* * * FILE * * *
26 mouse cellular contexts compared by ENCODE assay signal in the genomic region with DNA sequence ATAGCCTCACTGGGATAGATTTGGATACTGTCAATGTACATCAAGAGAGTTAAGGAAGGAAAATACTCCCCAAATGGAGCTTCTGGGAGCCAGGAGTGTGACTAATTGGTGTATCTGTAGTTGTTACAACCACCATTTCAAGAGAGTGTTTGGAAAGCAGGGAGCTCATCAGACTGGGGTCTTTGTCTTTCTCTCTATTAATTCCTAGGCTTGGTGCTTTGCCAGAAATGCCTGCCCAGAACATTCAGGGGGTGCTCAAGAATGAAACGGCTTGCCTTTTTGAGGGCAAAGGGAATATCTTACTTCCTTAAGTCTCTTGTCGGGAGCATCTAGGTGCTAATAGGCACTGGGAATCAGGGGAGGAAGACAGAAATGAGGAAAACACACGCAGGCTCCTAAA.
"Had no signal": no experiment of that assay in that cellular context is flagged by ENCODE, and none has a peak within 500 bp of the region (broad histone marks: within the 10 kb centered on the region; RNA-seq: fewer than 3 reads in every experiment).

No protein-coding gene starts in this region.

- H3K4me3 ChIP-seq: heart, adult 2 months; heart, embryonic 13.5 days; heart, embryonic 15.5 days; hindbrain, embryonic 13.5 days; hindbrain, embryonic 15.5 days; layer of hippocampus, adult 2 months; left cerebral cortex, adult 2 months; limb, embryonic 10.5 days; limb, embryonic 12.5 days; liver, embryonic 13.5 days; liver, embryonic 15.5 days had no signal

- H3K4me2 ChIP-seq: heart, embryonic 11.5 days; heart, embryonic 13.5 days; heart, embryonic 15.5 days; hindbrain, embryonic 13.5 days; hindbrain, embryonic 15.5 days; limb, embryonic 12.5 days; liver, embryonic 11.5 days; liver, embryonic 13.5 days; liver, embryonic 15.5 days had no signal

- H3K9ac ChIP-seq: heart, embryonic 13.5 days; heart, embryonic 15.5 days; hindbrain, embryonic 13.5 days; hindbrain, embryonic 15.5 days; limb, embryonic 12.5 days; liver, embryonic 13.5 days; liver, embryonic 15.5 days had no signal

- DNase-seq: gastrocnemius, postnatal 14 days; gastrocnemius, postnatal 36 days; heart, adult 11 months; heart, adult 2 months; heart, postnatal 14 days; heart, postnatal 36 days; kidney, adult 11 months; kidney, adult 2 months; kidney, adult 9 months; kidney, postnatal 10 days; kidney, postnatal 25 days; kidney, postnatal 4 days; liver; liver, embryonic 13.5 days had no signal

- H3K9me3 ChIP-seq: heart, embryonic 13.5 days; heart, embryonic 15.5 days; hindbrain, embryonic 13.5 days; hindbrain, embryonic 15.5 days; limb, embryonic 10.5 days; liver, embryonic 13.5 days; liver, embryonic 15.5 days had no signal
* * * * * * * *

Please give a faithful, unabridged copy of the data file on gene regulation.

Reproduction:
26 mouse cellular contexts compared by ENCODE assay signal in the genomic region with DNA sequence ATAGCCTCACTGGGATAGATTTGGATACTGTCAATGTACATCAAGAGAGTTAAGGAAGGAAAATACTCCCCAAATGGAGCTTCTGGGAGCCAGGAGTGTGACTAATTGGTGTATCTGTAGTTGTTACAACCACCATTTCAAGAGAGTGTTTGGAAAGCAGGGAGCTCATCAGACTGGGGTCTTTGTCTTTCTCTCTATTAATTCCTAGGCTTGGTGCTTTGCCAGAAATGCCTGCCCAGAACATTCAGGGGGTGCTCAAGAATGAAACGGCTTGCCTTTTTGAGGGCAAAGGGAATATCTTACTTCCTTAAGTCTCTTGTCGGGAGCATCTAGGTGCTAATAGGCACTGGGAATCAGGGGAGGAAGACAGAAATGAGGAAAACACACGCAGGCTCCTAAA.
"Had no signal": no experiment of that assay in that cellular context is flagged by ENCODE, and none has a peak within 500 bp of the region (broad histone marks: within the 10 kb centered on the region; RNA-seq: fewer than 3 reads in every experiment).

No protein-coding gene starts in this region.

- H3K4me3 ChIP-seq: heart, adult 2 months; heart, embryonic 13.5 days; heart, embryonic 15.5 days; hindbrain, embryonic 13.5 days; hindbrain, embryonic 15.5 days; layer of hippocampus, adult 2 months; left cerebral cortex, adult 2 months; limb, embryonic 10.5 days; limb, embryonic 12.5 days; liver, embryonic 13.5 days; liver, embryonic 15.5 days had no signal

- H3K4me2 ChIP-seq: heart, embryonic 11.5 days; heart, embryonic 13.5 days; heart, embryonic 15.5 days; hindbrain, embryonic 13.5 days; hindbrain, embryonic 15.5 days; limb, embryonic 12.5 days; liver, embryonic 11.5 days; liver, embryonic 13.5 days; liver, embryonic 15.5 days had no signal

- H3K9ac ChIP-seq: heart, embryonic 13.5 days; heart, embryonic 15.5 days; hindbrain, embryonic 13.5 days; hindbrain, embryonic 15.5 days; limb, embryonic 12.5 days; liver, embryonic 13.5 days; liver, embryonic 15.5 days had no signal

- DNase-seq: gastrocnemius, postnatal 14 days; gastrocnemius, postnatal 36 days; heart, adult 11 months; heart, adult 2 months; heart, postnatal 14 days; heart, postnatal 36 days; kidney, adult 11 months; kidney, adult 2 months; kidney, adult 9 months; kidney, postnatal 10 days; kidney, postnatal 25 days; kidney, postnatal 4 days; liver; liver, embryonic 13.5 days had no signal

- H3K9me3 ChIP-seq: heart, embryonic 13.5 days; heart, embryonic 15.5 days; hindbrain, embryonic 13.5 days; hindbrain, embryonic 15.5 days; limb, embryonic 10.5 days; liver, embryonic 13.5 days; liver, embryonic 15.5 days had no signal